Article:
The picture above shows most of the remotes that were transferred into the MX-700. A few device remotes are missing (the Model 950's remote was gone by the time I set the MX-700 up, and the VCR's remote has been dead for several years) and a few are not used in the main system (such as the previously mentioned Model 950 and the Panasonic DVD-RA60 these were added to the MX-700 just so I'd have the device files handy if I needed them). That's two surround sound processors (including a separate remote for one processor's second zone), three DVD players (two of which are in use in the system), a DVD recorder, a cable box, an HDTV (including a Radio Shack OFA remote with some additional discrete codes), a VCR, and a combination TV/DVD player in the kitchen. The MX-700 was able to corral all of those remotes into a single body while still making it easy to get to everything. Heck, I could have even tossed in the TV and DVD player from the bedroom if I'd wanted to and still had room for more. The MX-700 can handle a whole lot and still be user-friendly about it. Once you get it adjusted to best suit your needs, it can make even the complexities of a modern home theater system manageable for the whole family.
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The MX-700 was developed as a high-end, highly customizable remote that could be used by custom home theater installers who develop turn-key home theaters and need to be able to hand the customer a single remote that can easily control the entire system. It proved so effective in this role that the Internet's community of home theater hobbyists began seeking it out as a sort of hard-button equivalent to the Philips Pronto, even though the MX-700 and the equally popular MX-500 were never intended for sale directly to the consumer. This popularity is certainly part of the reason that Universal Remote developed the URC line of consumer remotes, and that the line is so clearly descended from the MX-700 and MX-500. The interface of the MX-700, as with its sibling the MX-500, is a very user-friendly balance of traditional "hard buttons" and customizable buttons that can help tame even the toughest home theater, making it easy to control not only for the person who set it up but also for others in the household who want to use it.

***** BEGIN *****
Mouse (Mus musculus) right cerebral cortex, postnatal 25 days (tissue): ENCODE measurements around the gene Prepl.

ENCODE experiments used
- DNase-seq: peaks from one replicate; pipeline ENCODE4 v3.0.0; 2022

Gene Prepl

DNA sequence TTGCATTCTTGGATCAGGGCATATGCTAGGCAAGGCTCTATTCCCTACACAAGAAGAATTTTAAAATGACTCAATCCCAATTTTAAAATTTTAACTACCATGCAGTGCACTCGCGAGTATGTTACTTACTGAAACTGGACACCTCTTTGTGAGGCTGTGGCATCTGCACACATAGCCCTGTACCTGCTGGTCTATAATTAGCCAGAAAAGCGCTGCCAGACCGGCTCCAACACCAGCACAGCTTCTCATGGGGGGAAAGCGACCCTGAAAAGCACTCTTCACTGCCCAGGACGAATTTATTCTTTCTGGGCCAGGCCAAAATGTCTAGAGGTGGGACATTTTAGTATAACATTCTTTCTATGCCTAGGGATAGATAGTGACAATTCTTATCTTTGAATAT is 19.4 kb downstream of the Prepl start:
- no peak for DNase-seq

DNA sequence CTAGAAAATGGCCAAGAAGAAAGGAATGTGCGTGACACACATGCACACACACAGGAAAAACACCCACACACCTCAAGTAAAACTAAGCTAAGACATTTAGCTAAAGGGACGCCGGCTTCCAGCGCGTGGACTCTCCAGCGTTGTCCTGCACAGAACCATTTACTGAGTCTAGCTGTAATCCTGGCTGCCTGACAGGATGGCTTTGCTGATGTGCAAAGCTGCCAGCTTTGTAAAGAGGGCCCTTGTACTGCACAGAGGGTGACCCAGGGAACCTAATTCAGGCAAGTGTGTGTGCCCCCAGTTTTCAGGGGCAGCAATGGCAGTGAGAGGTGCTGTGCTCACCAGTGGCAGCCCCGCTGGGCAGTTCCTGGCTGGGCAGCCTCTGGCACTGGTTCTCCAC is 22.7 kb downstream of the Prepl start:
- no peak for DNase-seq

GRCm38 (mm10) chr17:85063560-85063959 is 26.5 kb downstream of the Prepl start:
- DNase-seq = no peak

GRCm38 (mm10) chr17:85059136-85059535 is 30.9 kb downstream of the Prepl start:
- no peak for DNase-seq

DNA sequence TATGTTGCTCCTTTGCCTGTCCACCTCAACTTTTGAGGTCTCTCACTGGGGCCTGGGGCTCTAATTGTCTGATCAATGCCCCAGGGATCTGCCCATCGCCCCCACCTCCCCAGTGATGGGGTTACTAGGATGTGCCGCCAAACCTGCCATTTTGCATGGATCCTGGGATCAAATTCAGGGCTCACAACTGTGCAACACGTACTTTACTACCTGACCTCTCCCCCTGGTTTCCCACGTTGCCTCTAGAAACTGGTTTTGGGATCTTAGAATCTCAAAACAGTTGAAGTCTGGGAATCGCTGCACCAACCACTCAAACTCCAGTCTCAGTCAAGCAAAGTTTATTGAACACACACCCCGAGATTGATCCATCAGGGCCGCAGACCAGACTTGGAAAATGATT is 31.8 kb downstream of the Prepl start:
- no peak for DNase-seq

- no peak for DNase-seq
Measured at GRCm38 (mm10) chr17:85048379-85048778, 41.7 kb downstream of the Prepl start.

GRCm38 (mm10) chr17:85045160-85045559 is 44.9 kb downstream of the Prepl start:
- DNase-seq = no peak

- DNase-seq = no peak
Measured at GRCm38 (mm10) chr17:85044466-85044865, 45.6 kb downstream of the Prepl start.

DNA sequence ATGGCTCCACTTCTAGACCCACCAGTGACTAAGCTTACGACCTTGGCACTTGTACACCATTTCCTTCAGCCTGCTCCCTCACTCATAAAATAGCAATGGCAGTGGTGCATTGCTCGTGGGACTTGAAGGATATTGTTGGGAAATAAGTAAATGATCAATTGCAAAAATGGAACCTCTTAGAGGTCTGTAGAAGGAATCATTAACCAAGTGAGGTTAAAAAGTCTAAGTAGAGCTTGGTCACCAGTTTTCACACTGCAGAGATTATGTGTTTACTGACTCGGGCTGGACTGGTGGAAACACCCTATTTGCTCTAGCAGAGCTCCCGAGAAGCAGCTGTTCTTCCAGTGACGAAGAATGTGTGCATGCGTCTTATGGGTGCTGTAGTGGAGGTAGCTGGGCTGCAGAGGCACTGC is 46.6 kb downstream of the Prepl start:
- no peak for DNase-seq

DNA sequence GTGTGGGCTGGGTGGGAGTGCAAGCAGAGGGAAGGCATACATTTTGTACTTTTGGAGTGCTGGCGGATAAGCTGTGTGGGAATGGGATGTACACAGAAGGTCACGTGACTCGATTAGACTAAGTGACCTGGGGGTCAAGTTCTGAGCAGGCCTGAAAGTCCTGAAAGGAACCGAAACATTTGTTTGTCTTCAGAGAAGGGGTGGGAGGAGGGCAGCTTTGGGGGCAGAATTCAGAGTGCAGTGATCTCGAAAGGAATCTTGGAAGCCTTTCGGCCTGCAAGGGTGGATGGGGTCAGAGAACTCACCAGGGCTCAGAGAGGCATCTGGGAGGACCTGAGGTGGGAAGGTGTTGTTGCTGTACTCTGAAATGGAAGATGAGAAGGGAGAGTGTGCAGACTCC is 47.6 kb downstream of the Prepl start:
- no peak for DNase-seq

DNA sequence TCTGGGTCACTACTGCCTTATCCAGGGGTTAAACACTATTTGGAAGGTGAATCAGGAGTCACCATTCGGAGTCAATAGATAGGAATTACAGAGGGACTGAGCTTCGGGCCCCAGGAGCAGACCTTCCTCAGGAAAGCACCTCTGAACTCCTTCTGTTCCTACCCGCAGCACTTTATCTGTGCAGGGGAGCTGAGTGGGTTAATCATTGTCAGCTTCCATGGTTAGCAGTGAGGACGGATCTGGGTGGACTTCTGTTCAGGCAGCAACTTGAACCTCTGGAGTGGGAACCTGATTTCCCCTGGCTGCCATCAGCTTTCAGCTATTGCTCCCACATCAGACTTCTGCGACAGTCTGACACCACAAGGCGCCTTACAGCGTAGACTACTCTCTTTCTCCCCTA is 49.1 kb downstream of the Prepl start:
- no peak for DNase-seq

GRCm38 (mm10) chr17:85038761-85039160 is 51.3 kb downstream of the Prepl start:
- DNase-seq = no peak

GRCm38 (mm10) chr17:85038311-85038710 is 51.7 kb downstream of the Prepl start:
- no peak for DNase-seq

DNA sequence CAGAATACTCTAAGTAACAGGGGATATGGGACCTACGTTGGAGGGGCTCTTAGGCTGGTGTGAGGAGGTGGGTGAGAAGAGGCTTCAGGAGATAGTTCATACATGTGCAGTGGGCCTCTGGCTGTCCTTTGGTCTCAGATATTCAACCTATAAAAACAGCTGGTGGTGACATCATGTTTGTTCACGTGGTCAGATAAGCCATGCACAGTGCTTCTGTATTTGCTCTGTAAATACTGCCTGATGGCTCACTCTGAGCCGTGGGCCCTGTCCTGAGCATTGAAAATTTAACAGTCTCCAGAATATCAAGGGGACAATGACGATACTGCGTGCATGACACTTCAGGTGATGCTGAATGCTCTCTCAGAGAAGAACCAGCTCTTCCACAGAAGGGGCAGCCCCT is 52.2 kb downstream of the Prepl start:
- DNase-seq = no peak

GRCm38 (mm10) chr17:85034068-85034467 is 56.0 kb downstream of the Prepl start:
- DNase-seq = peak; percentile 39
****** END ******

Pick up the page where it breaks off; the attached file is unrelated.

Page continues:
If you are looking for a decent universal remote at a good price, you should probably aim for the MX-700's little brother, the MX-500. It can be had from online retailers for under $90, and it offers most of the MX-700's strengths for a great price. The MX-700's list price of $350 makes it a harder sell for most users. These days, though, brand new MX-700's can be readily found on eBay for $150 to $185, making the remote a bit more financially accessible. For the "tweaker" home theater hobbyist, the MX-700 is a wonderful tool. The computer interface for programming affords you convenient and detailed access to customization as well as the ability to both back up and share configurations. While I will continue to recommend the MX-500 as a first-rate universal remote, the MX-700 is clearly a step up for those home theater folks who demand a lot from their remote.